Reading guide for Innocence by Jane Mendelsohn

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Innocence

A Novel

By Jane Mendelsohn

Innocence
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  • Hardcover: Sep 2000,
    208 pages.
    Paperback: May 2001,
    208 pages.

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Please be aware that this discussion guide may contain spoilers!

Introduction

An electrifying follow-up to her bestselling I Was Amelia Earhart, Jane Mendelsohn's Innocence is a modern gothic coming-of-age story, a devastating x-ray of American culture, and a piercing exploration of the inner life of a teenage girl growing up in New York City. Narrated with incisive wit by fourteen-year-old Becket, the novel traces her relationship with her widowed father, her encounters with the intimidating Beautiful Girls at school, her attraction to the mysterious and dangerous school nurse, her attachment to the raffish Tobey, and a series of devastating nightmares that threaten Becket's life as she moves from girl to woman.

Mendelsohn has written an allegory about the precarious state of the American teenager in a culture that sucks the life force out of its young, who are nurtured by movies and fantasy and narcissism rather than by values such as honesty or love. This is a world as startlingly original and hauntingly familiar as our dreams, where the line between fantasy and reality, between sanity and insanity, is razor-thin. Playful, frightening, profound, and gripping, Innocence is that rare thing--a page-turner with the depth of poetry and the immediacy of cinema.

Discussion Questions
  1. Toward the end of Innocence, Beckett says, "What matters isn't whether something is real. What matters is if it is true." What do you think she means? What might the difference be between a "real" story and a "true" story? What do you think the author wants you to believe about this story?

  2. Beckett's relationship with Pamela is complicated by her need for a mother figure and conflicting fear of losing her father. Discuss the way in which her feelings change when she starts menstruation. Does this event bring her closer to Pamela? Is her relationship with her father affected? If so, how?

  3. As Beckett matures physically, she becomes more beautiful. But she also begins to suffer dark visions and bleak thoughts. What do you think Mendelsohn is implying about the relationship between youth and innocence/maturity and worldliness? How else does she demonstrate this theme in the book?

  4. As narrator, Beckett maintains an ironic tone. Does this make her appear more credible, or less?

  5. Beckett seems to believe that the pills she is given weaken her hold on reality. Discuss the roles that medication and altered states of mind play in Innocence. What do you think the scene at the water fountain suggests about teens and antidepressants?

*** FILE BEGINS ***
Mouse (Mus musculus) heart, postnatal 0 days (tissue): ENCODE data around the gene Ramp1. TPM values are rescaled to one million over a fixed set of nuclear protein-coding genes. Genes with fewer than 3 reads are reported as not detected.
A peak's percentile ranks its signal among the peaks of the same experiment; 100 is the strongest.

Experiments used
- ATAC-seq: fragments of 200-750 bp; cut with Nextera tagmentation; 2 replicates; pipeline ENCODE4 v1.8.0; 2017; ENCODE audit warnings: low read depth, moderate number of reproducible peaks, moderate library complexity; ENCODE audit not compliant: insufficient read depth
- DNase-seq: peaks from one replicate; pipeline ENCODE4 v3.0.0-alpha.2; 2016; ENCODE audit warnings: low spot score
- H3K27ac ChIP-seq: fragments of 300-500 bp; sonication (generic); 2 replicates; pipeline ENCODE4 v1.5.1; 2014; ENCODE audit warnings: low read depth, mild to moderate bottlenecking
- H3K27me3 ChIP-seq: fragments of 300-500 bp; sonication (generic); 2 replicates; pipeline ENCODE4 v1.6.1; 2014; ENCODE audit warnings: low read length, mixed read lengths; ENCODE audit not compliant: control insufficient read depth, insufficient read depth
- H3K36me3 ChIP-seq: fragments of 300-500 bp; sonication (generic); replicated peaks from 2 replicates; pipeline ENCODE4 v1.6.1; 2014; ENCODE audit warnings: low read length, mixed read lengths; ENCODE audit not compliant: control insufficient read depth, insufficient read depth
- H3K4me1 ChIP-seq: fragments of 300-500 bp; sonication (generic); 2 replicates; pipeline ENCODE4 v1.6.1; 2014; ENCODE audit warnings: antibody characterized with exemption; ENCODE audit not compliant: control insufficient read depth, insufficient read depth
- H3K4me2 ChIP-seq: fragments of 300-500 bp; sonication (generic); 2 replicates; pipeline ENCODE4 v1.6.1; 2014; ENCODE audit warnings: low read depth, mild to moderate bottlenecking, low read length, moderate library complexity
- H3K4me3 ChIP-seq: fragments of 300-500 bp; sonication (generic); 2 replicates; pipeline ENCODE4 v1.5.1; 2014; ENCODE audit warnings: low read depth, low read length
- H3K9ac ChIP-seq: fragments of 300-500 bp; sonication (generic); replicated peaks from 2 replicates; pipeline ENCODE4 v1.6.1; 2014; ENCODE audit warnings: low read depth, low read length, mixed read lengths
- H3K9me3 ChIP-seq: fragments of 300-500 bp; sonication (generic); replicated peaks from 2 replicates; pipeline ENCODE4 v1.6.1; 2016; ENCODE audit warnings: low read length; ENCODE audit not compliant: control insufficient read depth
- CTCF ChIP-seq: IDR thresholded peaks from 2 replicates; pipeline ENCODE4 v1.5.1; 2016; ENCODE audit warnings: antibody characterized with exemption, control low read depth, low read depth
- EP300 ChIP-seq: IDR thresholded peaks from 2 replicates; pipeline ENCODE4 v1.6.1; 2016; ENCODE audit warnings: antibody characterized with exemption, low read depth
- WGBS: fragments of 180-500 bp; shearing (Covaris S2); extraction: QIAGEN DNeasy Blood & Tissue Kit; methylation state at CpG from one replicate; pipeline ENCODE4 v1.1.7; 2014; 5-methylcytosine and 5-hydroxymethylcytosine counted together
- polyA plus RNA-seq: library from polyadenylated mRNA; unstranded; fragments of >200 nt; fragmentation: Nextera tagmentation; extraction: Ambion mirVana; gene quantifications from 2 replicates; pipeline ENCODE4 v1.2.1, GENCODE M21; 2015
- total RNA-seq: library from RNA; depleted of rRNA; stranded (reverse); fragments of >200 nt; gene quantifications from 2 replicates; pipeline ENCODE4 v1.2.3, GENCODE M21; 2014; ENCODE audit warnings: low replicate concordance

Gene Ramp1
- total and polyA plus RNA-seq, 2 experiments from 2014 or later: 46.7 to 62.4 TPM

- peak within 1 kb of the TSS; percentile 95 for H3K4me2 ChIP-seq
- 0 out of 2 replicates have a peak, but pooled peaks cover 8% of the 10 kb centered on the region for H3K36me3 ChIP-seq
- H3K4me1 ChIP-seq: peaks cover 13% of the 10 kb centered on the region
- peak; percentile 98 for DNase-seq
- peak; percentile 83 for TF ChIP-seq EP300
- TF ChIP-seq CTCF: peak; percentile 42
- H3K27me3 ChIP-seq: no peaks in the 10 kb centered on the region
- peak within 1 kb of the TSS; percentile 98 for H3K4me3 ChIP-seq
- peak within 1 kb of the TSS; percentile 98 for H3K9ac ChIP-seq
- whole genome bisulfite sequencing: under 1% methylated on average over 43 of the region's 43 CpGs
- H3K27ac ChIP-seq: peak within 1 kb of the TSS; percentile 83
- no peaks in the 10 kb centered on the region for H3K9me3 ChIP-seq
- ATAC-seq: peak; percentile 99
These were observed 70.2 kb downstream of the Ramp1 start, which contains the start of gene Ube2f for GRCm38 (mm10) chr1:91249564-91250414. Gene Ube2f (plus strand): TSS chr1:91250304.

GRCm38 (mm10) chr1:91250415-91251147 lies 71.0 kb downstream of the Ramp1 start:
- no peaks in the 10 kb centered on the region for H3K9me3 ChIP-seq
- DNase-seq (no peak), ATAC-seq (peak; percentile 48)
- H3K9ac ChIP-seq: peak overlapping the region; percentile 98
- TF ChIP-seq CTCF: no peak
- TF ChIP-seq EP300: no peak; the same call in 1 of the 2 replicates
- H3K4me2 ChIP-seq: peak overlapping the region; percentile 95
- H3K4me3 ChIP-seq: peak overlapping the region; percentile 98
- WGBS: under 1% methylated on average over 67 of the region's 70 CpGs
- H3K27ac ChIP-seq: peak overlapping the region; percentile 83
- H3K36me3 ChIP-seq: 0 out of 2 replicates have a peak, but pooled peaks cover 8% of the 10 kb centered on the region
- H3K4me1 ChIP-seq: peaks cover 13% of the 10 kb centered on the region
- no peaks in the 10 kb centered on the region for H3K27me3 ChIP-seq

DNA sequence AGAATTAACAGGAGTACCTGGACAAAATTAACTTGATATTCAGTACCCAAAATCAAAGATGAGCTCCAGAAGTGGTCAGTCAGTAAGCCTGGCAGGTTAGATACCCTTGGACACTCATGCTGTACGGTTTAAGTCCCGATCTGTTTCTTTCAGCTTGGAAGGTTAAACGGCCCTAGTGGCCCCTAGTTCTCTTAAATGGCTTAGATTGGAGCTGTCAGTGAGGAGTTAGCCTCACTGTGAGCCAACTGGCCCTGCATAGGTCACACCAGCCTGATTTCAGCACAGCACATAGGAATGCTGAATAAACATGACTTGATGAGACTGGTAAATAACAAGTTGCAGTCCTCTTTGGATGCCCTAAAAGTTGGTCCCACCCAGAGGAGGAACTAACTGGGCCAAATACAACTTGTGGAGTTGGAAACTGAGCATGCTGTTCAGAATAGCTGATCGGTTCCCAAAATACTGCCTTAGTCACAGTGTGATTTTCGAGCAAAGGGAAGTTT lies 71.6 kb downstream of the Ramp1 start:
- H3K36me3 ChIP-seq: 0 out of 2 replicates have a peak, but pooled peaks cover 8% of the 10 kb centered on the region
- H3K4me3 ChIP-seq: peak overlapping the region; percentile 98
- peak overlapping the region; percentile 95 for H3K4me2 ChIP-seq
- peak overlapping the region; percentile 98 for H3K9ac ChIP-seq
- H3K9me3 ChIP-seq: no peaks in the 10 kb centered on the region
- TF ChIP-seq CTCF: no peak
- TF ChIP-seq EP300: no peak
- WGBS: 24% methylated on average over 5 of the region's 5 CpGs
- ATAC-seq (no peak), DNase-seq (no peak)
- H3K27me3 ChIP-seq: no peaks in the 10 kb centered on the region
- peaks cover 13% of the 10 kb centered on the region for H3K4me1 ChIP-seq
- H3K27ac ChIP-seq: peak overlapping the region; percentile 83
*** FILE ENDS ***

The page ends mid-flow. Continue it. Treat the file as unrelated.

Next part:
6. Since Innocence is narrated by a teenager, it may not be surprising that there are no good adults in this novel. Even Beckett's father betrays her. Discuss the implications of this. Does the author suggest that the common "us versus them" mentality of teens results from a lack of understanding by adults?

  7. Beckett is haunted by foreboding dreams. Discuss the relationship between these dreams and Beckett's reality. Can you tell where one ends and the other begins, or is it confusing? How does this affect your reading of the story?

  8. "There's a character in every horror movie who doesn't die. She's the survivor, the Final Girl." What does Beckett mean when she describes herself as the Final Girl on page 7? What do you think it says about teen culture and values?

  9. Mendelsohn's writing is full of startlingly fresh imagery. Discuss how she uses this imagery—for instance on the opening and next-to-last pages—to reflect Beckett's state of mind and character development.

  10. Throughout the novel, Mendelsohn alludes to classic works of literature and film (from Alice in Wonderland to Rosemary's Baby). How does Mendelsohn use these references to comment on contemporary teenage life? Discuss the role movie imagery plays in the novel.


For information about other Penguin Readers Guides, please call the Penguin Marketing Department at (800) 778-6425, email at reading@penguinputnam.com or write to them at: Penguin Books, Marketing Department CC, Readers' Guides, 375 Hudson Street, New York, NY 10014-3657

Unless otherwise stated, this discussion guide is reprinted with the permission of Riverhead Books. Any page references refer to a USA edition of the book, usually the trade paperback version, and may vary in other editions.

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